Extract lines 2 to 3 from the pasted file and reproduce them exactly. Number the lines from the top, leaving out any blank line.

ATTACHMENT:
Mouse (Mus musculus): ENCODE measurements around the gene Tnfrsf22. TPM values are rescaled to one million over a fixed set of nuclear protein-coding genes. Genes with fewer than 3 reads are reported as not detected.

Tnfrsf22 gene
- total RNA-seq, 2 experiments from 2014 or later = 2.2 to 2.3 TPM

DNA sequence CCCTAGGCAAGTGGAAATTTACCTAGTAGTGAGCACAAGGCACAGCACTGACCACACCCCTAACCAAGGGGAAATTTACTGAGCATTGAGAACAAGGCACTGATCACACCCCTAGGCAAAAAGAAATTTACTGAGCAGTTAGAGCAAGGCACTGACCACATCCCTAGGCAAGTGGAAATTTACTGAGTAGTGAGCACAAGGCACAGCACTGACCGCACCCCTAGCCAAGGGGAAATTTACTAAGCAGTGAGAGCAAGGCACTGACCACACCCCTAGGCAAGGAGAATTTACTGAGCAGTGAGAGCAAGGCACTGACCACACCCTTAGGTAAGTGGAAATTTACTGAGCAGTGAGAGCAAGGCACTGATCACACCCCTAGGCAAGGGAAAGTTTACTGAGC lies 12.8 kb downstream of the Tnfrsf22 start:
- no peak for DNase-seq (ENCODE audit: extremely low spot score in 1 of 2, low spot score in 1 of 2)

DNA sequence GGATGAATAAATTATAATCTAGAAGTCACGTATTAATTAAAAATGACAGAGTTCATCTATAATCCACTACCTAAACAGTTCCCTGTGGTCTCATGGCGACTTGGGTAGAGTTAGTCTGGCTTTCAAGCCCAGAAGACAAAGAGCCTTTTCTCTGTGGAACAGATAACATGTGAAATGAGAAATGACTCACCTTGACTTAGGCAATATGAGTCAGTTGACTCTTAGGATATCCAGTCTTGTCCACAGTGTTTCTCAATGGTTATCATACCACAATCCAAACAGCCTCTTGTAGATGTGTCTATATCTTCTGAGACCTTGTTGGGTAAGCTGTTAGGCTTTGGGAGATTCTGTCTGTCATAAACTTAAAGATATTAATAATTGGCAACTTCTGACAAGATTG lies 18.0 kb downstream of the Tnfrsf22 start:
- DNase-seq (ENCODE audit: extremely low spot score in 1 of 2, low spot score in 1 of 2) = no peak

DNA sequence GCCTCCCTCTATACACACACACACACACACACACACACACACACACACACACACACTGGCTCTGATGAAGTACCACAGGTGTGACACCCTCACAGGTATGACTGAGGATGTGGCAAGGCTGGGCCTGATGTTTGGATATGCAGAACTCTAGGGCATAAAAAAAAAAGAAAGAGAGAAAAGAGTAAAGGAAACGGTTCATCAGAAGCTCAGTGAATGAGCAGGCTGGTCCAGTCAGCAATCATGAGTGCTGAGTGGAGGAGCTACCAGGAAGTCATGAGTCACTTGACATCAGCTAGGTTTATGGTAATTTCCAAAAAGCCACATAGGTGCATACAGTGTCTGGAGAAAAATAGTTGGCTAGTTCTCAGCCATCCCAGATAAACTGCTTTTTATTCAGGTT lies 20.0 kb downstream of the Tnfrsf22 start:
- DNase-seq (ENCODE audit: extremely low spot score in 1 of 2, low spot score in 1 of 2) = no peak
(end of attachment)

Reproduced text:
Tnfrsf22 gene
- total RNA-seq, 2 experiments from 2014 or later = 2.2 to 2.3 TPM